The Washington Post blog has a good piece today on the recent DOE report on the possibility of large-scale US exports of natural gas. Cheniere Energy's Sabine Pass Liquefication Project in Lousiana has already been approved for exporting liquified natural gas (LNG) and other projects are pending DOE approval. The pending applications represent 60% of current domestic consumption of natural gas. In other words, this could be a major change to the domestic energy market.
The DOE report argues that under all scenarios exporting LNG will bring net economic benefits to the US. The main winners will be gas producers such as Range, Chesapeake, and Devon. Nuclear plants will also benefit as higher gas prices will make their electricity more competitive. I imagine this means coal would do well too. The losers would be domestic chemical industries that will face higher prices here for their feedstock gas. And, of course, all US natural gas consumers will face higher prices...because supply will drop as producers sell their product for higher prices abroad (currently they can get roughly 5x the money on the Japanese market than on the US market).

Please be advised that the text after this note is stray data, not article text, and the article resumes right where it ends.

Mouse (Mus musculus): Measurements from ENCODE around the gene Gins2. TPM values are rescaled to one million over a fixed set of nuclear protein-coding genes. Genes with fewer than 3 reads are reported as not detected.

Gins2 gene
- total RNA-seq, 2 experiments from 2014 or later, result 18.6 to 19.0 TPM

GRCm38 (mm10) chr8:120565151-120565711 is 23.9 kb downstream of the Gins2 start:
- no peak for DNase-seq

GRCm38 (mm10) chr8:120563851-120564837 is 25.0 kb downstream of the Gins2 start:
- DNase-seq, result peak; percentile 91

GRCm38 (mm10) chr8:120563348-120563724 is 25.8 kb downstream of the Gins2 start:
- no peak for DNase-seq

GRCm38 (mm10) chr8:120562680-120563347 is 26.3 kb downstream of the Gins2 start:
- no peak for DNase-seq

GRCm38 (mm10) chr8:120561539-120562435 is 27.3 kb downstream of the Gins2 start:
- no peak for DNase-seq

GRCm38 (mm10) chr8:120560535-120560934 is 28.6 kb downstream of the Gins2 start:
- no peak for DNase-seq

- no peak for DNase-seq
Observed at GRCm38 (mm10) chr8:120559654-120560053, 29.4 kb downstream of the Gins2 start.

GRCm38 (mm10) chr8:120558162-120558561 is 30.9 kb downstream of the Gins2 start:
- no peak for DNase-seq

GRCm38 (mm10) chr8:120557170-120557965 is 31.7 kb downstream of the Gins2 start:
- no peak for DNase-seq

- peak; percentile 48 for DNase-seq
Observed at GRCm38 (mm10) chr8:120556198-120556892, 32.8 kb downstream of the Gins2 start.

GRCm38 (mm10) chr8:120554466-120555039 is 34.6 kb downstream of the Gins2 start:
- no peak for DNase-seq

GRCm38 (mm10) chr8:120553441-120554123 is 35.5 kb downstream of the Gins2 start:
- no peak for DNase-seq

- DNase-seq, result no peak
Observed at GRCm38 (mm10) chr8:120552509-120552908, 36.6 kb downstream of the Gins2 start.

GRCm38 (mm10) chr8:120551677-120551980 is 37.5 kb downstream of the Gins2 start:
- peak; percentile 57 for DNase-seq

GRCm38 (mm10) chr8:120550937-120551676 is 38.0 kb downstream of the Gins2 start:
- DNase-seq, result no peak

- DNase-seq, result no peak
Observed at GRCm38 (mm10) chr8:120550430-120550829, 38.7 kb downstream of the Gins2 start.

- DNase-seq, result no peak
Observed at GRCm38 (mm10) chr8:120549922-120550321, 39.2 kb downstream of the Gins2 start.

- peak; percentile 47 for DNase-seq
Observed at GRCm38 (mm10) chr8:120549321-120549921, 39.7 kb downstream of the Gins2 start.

But there is another wrinkle noted in the Post blog. The big export might not happen at all. It is very expensive to liquify gas. And the global market is uncertain. For large-scale exports to take off lots of pieces would have to fall in place -- continued low domestic prices (it could be we don't have as much natural gas as most are assuming and there are many growing domestic demands for natural gas that may boost prices here), increased demand from Japan (if it retires all nuclear facilities)....and it is possible that China, India, and E. Europe might add their own shale gas resources to the global market...this would quell demand for US gas. This is all hashed out in a recent Brookings Institution report.
As a friend of mine argues, none of this business is concerned with the poor woman down the street who would like to fry her egg for a penny.